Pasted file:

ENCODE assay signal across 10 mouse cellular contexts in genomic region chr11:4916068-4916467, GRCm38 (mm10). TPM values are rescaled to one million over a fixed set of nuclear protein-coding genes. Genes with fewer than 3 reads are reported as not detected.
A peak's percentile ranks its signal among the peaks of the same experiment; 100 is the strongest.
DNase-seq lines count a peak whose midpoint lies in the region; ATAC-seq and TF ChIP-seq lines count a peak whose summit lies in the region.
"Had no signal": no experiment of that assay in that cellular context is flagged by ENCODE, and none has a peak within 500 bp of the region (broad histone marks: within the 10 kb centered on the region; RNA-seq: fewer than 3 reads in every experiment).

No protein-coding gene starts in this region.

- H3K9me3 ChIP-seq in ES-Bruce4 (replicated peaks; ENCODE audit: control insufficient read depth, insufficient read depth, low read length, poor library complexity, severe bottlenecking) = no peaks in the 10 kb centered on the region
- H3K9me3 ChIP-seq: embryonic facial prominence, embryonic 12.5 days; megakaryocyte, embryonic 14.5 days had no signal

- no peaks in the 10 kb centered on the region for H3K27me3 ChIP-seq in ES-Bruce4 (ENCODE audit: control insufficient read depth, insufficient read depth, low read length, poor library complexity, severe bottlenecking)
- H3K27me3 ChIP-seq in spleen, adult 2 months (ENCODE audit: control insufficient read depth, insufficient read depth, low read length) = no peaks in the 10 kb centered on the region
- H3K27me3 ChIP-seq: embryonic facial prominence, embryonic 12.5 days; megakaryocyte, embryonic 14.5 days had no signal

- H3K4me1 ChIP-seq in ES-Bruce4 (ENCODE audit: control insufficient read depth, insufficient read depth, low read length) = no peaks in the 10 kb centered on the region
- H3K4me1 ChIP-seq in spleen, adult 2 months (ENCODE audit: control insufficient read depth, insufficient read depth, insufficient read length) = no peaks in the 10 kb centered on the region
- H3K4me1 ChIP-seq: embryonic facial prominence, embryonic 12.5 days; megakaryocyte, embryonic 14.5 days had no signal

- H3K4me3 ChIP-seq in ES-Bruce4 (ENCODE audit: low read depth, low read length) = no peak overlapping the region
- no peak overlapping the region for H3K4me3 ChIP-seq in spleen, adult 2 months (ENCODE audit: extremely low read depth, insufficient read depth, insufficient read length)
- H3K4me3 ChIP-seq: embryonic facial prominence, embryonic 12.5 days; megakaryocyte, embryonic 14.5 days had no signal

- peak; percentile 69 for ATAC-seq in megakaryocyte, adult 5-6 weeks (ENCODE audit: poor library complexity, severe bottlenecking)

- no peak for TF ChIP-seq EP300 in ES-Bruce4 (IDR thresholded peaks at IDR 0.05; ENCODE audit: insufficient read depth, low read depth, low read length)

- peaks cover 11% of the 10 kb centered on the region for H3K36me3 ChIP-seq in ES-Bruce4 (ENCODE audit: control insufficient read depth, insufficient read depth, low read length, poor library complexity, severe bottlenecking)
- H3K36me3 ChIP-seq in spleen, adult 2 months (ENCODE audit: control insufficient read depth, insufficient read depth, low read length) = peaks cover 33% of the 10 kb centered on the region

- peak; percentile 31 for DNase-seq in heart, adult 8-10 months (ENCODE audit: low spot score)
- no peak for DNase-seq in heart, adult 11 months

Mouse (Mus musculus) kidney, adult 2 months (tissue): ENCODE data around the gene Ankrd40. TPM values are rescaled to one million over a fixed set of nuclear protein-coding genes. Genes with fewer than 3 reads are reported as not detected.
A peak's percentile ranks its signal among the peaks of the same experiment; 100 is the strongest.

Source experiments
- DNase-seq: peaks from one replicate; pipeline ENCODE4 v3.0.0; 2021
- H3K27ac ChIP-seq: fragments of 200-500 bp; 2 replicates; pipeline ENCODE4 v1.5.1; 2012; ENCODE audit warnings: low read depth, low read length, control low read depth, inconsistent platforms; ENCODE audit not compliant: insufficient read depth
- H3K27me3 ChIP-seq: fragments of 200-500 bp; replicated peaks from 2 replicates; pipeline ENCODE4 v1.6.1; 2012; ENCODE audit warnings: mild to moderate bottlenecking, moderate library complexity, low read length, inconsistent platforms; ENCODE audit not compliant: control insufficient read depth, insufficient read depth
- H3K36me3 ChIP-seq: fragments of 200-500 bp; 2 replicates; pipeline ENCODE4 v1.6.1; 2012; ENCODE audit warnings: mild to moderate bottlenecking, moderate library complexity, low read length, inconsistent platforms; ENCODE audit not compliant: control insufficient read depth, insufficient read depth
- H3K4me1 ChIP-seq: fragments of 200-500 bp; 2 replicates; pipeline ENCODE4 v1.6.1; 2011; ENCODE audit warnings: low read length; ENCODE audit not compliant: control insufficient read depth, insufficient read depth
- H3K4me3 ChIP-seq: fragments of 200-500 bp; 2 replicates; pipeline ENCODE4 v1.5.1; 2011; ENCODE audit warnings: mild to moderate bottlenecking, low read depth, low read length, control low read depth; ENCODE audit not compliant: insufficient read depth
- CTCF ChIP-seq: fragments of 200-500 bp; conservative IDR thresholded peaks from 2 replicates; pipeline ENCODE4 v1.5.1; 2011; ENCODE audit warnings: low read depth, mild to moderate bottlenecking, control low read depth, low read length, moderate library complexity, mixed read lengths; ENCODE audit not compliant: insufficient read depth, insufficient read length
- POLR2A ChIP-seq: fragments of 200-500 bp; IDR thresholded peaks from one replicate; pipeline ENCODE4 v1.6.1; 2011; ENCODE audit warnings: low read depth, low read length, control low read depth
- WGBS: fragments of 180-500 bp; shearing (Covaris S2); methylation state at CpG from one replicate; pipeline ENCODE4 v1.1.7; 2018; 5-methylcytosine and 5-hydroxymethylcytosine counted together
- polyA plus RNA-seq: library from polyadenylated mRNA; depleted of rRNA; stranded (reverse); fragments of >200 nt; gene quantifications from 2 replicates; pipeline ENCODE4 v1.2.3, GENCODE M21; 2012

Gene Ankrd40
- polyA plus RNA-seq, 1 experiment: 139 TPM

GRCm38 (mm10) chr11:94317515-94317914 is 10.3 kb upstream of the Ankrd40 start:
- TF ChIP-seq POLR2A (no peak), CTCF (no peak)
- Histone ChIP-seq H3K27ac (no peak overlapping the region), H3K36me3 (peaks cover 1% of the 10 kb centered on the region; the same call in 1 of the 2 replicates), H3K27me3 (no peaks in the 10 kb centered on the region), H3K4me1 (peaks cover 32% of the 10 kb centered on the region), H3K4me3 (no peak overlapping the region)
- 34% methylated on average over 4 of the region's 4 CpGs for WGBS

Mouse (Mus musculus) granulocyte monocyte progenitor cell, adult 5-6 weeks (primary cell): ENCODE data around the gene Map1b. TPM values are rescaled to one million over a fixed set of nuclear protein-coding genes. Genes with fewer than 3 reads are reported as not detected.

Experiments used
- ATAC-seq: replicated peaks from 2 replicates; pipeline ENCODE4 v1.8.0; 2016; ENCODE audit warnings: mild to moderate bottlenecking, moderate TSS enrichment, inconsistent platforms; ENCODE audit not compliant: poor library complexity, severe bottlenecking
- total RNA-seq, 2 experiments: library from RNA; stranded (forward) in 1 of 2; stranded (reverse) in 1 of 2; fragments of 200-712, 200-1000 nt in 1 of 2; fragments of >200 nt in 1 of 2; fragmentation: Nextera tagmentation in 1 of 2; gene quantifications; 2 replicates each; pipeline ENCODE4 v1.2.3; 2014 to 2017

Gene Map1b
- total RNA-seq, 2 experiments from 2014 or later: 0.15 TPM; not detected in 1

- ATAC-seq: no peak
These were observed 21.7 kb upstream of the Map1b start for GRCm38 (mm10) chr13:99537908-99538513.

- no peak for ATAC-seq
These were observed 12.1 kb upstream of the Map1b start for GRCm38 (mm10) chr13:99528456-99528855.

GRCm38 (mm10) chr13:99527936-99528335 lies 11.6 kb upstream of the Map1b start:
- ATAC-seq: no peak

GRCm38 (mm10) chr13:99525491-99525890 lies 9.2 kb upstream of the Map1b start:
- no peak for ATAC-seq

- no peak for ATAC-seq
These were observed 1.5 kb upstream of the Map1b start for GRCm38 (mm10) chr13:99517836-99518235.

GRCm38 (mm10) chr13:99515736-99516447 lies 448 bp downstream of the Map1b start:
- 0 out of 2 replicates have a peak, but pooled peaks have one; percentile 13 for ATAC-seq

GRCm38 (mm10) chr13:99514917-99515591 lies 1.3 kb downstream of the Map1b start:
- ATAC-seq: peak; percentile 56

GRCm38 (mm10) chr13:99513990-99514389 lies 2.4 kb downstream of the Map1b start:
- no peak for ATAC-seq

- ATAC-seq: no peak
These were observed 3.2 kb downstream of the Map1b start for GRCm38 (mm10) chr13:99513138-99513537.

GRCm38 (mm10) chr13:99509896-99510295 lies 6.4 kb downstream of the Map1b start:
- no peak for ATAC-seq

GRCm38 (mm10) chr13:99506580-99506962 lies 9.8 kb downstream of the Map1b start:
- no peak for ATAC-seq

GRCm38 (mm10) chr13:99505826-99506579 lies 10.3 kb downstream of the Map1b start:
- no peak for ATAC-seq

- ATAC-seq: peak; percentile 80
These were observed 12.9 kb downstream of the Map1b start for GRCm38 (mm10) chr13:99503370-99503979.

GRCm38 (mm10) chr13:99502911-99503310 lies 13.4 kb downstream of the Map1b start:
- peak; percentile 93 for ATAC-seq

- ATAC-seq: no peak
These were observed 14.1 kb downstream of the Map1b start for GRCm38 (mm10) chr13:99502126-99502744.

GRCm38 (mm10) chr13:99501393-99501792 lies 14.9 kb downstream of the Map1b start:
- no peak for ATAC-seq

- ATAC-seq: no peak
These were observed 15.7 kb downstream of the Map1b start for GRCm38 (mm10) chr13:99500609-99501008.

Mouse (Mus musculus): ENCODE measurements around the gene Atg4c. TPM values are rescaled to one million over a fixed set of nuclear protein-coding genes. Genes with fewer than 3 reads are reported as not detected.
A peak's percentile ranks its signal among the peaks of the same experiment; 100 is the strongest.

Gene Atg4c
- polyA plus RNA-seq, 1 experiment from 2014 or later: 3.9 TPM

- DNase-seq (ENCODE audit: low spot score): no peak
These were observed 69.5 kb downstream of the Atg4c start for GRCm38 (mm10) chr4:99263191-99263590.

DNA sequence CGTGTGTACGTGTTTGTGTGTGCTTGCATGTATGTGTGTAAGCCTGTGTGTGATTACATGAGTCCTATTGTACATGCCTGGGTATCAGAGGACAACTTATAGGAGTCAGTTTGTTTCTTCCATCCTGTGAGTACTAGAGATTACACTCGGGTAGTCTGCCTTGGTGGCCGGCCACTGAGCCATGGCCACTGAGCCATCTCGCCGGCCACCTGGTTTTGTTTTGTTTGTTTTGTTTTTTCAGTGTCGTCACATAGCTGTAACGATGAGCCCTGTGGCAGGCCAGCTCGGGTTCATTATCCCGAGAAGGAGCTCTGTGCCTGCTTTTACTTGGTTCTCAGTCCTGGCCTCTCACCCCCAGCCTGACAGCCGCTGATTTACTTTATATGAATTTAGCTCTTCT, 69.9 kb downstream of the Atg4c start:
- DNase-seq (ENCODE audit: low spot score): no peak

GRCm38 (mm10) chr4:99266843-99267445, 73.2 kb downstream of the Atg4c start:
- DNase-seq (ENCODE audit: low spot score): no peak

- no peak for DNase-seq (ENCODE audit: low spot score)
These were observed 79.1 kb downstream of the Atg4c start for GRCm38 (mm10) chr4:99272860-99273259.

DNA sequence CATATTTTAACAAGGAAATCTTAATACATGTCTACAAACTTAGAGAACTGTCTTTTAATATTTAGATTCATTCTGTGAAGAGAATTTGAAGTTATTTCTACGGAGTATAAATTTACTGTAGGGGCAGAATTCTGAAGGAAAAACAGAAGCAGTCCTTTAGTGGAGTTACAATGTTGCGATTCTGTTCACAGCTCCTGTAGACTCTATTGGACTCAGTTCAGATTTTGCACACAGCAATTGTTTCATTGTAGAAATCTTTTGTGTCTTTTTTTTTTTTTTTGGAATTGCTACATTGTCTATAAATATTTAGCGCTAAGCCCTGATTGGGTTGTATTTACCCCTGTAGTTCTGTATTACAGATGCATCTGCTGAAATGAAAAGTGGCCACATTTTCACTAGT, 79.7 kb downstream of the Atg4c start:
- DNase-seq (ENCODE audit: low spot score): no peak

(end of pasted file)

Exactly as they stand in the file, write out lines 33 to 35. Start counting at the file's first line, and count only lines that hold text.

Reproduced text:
- POLR2A ChIP-seq: fragments of 200-500 bp; IDR thresholded peaks from one replicate; pipeline ENCODE4 v1.6.1; 2011; ENCODE audit warnings: low read depth, low read length, control low read depth
- WGBS: fragments of 180-500 bp; shearing (Covaris S2); methylation state at CpG from one replicate; pipeline ENCODE4 v1.1.7; 2018; 5-methylcytosine and 5-hydroxymethylcytosine counted together
- polyA plus RNA-seq: library from polyadenylated mRNA; depleted of rRNA; stranded (reverse); fragments of >200 nt; gene quantifications from 2 replicates; pipeline ENCODE4 v1.2.3, GENCODE M21; 2012